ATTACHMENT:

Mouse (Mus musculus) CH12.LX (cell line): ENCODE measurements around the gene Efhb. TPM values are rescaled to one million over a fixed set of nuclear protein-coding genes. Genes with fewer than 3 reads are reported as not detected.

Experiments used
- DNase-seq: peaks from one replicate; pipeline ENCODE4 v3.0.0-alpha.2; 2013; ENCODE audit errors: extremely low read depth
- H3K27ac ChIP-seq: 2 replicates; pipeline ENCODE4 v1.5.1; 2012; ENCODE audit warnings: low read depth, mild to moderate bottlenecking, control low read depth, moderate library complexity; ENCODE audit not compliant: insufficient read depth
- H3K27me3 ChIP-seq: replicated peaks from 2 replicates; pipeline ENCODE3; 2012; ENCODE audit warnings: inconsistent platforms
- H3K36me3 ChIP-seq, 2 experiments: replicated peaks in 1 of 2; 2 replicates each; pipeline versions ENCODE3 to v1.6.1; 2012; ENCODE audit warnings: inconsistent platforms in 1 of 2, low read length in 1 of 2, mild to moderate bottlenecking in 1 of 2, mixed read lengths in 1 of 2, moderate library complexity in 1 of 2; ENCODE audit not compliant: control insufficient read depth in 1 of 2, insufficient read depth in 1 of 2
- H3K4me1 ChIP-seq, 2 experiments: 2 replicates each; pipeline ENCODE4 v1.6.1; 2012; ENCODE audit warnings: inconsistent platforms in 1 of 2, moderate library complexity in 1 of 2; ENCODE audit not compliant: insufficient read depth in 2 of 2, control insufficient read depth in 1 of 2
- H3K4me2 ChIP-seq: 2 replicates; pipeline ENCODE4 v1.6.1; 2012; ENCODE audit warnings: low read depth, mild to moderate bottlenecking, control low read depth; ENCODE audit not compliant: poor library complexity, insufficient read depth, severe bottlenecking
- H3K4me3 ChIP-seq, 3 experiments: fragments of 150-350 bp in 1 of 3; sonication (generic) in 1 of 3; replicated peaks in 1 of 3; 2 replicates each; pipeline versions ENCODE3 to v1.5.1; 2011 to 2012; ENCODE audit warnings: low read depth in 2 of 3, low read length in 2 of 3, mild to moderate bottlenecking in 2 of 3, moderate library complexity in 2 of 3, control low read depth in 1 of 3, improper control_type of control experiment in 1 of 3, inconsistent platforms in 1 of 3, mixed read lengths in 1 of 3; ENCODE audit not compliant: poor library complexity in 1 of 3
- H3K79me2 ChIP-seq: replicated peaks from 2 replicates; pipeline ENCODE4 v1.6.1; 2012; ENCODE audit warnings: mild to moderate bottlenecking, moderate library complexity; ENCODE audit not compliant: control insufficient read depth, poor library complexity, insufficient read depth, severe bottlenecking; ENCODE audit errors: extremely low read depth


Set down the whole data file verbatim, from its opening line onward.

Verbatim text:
Mouse (Mus musculus) CH12.LX (cell line): ENCODE measurements around the gene Efhb. TPM values are rescaled to one million over a fixed set of nuclear protein-coding genes. Genes with fewer than 3 reads are reported as not detected.

Experiments used
- DNase-seq: peaks from one replicate; pipeline ENCODE4 v3.0.0-alpha.2; 2013; ENCODE audit errors: extremely low read depth
- H3K27ac ChIP-seq: 2 replicates; pipeline ENCODE4 v1.5.1; 2012; ENCODE audit warnings: low read depth, mild to moderate bottlenecking, control low read depth, moderate library complexity; ENCODE audit not compliant: insufficient read depth
- H3K27me3 ChIP-seq: replicated peaks from 2 replicates; pipeline ENCODE3; 2012; ENCODE audit warnings: inconsistent platforms
- H3K36me3 ChIP-seq, 2 experiments: replicated peaks in 1 of 2; 2 replicates each; pipeline versions ENCODE3 to v1.6.1; 2012; ENCODE audit warnings: inconsistent platforms in 1 of 2, low read length in 1 of 2, mild to moderate bottlenecking in 1 of 2, mixed read lengths in 1 of 2, moderate library complexity in 1 of 2; ENCODE audit not compliant: control insufficient read depth in 1 of 2, insufficient read depth in 1 of 2
- H3K4me1 ChIP-seq, 2 experiments: 2 replicates each; pipeline ENCODE4 v1.6.1; 2012; ENCODE audit warnings: inconsistent platforms in 1 of 2, moderate library complexity in 1 of 2; ENCODE audit not compliant: insufficient read depth in 2 of 2, control insufficient read depth in 1 of 2
- H3K4me2 ChIP-seq: 2 replicates; pipeline ENCODE4 v1.6.1; 2012; ENCODE audit warnings: low read depth, mild to moderate bottlenecking, control low read depth; ENCODE audit not compliant: poor library complexity, insufficient read depth, severe bottlenecking
- H3K4me3 ChIP-seq, 3 experiments: fragments of 150-350 bp in 1 of 3; sonication (generic) in 1 of 3; replicated peaks in 1 of 3; 2 replicates each; pipeline versions ENCODE3 to v1.5.1; 2011 to 2012; ENCODE audit warnings: low read depth in 2 of 3, low read length in 2 of 3, mild to moderate bottlenecking in 2 of 3, moderate library complexity in 2 of 3, control low read depth in 1 of 3, improper control_type of control experiment in 1 of 3, inconsistent platforms in 1 of 3, mixed read lengths in 1 of 3; ENCODE audit not compliant: poor library complexity in 1 of 3
- H3K79me2 ChIP-seq: replicated peaks from 2 replicates; pipeline ENCODE4 v1.6.1; 2012; ENCODE audit warnings: mild to moderate bottlenecking, moderate library complexity; ENCODE audit not compliant: control insufficient read depth, poor library complexity, insufficient read depth, severe bottlenecking; ENCODE audit errors: extremely low read depth